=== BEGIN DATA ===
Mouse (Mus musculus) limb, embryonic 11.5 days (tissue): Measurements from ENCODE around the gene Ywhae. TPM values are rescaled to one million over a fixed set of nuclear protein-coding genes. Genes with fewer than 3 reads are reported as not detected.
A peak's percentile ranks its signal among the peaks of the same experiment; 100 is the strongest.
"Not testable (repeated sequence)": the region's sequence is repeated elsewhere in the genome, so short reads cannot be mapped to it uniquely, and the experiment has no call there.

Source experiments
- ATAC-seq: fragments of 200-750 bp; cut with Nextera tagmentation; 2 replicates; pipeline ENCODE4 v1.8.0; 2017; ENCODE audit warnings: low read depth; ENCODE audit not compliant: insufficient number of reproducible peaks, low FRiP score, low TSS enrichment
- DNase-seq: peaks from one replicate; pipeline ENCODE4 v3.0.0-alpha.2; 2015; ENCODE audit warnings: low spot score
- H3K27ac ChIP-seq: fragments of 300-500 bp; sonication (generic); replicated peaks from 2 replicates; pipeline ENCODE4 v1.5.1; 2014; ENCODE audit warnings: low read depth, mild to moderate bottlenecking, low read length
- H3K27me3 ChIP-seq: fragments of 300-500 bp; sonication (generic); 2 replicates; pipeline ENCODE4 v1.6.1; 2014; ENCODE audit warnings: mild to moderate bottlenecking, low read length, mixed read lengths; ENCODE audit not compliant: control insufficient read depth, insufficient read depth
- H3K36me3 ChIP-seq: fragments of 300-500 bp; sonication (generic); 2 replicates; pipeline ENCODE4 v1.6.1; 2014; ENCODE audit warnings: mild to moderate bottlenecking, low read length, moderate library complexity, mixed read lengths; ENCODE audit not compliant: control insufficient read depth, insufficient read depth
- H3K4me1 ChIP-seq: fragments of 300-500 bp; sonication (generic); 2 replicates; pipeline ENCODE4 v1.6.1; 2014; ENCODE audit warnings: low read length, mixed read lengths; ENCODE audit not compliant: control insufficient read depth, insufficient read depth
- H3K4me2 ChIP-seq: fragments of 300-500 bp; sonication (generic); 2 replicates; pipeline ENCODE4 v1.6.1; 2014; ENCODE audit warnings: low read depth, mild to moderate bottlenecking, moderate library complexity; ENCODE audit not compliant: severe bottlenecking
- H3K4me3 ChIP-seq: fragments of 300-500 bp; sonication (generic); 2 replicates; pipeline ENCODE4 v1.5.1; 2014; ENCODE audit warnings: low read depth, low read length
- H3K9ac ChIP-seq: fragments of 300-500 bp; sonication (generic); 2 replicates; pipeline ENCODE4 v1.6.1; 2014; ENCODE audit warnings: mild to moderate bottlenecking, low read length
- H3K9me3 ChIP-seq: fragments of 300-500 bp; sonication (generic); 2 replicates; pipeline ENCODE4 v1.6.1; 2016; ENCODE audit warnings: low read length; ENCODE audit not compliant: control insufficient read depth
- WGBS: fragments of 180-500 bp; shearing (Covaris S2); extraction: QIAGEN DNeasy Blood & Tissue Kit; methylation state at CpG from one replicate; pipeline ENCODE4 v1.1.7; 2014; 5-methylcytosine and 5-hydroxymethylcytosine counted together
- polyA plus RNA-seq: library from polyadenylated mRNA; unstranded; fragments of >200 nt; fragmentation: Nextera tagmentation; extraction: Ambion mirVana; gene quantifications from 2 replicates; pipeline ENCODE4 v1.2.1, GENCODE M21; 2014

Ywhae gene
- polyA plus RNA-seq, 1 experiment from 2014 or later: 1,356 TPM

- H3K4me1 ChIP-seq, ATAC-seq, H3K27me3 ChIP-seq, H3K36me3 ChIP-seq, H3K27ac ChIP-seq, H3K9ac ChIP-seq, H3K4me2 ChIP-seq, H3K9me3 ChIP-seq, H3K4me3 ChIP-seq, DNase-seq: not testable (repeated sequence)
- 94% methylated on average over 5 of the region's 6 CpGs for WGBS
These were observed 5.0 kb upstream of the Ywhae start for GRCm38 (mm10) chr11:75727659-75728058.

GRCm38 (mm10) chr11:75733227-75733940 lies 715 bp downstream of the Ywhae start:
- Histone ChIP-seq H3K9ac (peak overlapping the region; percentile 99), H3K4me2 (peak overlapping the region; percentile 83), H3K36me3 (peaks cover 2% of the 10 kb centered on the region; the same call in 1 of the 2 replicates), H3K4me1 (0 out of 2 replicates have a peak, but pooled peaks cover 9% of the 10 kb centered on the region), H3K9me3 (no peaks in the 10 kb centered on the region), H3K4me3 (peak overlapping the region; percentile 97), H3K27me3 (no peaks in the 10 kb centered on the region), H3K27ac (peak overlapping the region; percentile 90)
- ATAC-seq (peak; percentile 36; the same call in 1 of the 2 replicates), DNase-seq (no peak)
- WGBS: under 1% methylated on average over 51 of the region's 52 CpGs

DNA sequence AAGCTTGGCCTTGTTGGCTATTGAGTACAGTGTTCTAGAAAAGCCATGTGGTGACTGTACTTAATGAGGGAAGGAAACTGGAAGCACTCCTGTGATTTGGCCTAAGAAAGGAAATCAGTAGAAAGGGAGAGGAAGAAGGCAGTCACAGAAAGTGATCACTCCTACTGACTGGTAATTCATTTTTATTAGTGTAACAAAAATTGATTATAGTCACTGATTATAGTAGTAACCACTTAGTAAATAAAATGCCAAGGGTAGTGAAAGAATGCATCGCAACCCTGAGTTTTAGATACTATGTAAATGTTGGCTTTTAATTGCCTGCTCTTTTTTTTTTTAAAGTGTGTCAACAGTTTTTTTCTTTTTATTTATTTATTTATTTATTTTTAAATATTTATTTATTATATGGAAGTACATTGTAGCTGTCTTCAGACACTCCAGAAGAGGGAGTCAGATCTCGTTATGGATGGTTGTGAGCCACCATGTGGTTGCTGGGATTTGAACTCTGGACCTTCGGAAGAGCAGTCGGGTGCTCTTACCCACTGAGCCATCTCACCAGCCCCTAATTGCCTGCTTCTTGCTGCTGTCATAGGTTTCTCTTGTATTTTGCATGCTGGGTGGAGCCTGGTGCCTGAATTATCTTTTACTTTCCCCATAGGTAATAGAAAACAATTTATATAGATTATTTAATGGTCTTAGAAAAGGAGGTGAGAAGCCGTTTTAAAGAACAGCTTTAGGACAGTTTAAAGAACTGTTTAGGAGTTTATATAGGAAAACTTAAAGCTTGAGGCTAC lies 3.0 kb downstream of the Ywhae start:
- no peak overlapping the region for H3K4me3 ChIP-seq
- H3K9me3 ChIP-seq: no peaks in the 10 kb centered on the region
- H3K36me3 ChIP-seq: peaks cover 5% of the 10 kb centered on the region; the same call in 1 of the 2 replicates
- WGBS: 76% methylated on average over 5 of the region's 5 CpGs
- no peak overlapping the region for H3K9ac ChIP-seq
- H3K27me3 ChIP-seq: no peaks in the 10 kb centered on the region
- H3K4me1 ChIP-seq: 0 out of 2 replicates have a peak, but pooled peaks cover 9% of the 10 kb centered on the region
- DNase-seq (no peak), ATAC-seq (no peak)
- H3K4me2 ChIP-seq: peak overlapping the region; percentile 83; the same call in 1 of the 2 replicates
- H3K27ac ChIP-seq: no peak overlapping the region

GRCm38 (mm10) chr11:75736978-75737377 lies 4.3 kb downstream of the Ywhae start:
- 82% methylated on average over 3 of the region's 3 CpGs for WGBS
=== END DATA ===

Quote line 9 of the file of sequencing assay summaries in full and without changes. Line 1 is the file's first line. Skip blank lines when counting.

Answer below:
- H3K36me3 ChIP-seq: fragments of 300-500 bp; sonication (generic); 2 replicates; pipeline ENCODE4 v1.6.1; 2014; ENCODE audit warnings: mild to moderate bottlenecking, low read length, moderate library complexity, mixed read lengths; ENCODE audit not compliant: control insufficient read depth, insufficient read depth